It was in the late '90's I was backpacking around the world, and for the first time in all of my travels had never been away from the United States on a uniquely American holiday.

That all changed when I found myself, on Thanksgiving day, in Hokitika, New Zealand. The photo below can't due the environment I was surrounded in justice - an entire mountain side covered in wildflowers, with a fog sitting on the ridge line, just after daybreak.

(Photo Provided by Chris Griffin)

It's Thanksgiving day. What would any American abroad do? I scuttled back to town to find me a TURKEY! I spoke with the grocer, butcher and any other shop with foodstuffs for sale in search of the essence of the meal I was hoping for. Only to learn from the tavern owner, THERE ARE NO TURKEYS in New Zealand. None, nada, nothing - Kiwi's know not the taste of turkey.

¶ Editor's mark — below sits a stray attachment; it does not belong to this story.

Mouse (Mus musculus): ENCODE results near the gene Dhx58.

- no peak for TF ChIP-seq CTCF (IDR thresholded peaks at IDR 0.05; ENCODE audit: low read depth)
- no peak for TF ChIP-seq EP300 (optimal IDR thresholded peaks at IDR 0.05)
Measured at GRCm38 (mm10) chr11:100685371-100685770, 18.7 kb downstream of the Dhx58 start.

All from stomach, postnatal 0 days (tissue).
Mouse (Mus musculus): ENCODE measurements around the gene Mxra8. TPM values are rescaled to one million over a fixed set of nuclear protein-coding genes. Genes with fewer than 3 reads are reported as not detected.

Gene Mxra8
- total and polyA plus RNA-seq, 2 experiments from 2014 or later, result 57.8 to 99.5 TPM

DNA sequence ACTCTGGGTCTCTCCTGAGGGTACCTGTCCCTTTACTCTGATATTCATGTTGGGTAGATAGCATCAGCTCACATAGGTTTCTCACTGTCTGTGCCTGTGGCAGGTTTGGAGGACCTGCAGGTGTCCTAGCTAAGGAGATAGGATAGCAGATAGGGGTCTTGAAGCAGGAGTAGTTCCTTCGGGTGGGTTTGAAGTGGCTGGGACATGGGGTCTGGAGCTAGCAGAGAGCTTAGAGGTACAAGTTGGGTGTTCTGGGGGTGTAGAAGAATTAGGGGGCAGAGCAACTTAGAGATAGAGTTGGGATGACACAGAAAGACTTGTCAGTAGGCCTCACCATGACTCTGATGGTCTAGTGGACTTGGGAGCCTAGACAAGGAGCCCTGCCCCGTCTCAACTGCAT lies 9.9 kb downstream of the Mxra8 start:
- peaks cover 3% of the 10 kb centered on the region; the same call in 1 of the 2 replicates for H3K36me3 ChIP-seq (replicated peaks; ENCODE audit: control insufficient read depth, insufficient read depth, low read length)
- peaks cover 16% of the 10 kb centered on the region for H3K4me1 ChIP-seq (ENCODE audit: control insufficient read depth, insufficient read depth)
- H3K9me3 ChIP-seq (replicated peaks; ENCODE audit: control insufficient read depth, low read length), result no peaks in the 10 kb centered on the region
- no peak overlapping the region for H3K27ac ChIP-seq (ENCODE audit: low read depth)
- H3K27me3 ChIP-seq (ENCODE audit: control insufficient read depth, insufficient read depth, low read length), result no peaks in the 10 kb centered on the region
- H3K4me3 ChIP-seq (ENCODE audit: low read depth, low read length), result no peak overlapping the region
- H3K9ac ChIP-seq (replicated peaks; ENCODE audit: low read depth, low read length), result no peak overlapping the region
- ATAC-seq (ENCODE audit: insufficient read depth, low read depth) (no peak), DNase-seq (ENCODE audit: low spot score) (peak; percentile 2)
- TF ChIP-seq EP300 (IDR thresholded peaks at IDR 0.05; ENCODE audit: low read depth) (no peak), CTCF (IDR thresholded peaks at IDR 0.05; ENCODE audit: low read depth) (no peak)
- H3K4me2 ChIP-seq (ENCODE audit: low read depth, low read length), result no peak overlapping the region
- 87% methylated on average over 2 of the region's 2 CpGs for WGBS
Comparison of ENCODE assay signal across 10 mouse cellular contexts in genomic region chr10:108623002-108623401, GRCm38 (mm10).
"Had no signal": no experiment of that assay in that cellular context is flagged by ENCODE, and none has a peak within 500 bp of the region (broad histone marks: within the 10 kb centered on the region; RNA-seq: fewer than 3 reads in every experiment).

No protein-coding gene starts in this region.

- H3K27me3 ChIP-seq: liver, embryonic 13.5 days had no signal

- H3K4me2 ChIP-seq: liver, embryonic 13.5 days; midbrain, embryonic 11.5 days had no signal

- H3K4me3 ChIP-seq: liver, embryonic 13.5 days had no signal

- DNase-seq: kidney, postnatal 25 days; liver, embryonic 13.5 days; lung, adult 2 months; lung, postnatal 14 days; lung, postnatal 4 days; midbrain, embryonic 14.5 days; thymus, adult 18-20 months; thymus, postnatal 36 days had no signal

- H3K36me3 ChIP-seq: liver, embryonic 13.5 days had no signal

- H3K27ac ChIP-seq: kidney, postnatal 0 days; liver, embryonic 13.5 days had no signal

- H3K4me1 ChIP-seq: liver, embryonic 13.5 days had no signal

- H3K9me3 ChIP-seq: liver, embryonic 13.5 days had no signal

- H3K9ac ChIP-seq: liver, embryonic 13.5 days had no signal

A meal of spiced lamb had to do, prepared and shared with all at my campsite. If I have to say, it was an unforgettable experience. I still remember it like yesterday almost 20 years on. I think once you explain a holiday that is woven so deeply into your psyche as Thanksgiving to people who have only tangentially heard of it, it leaves an impression on you, the teller.

(Photo Provided by Chris Griffin)

I made a number of great friends that Thanksgiving day, a few I'm still in touch with. And always serve lamb at Thanksgiving.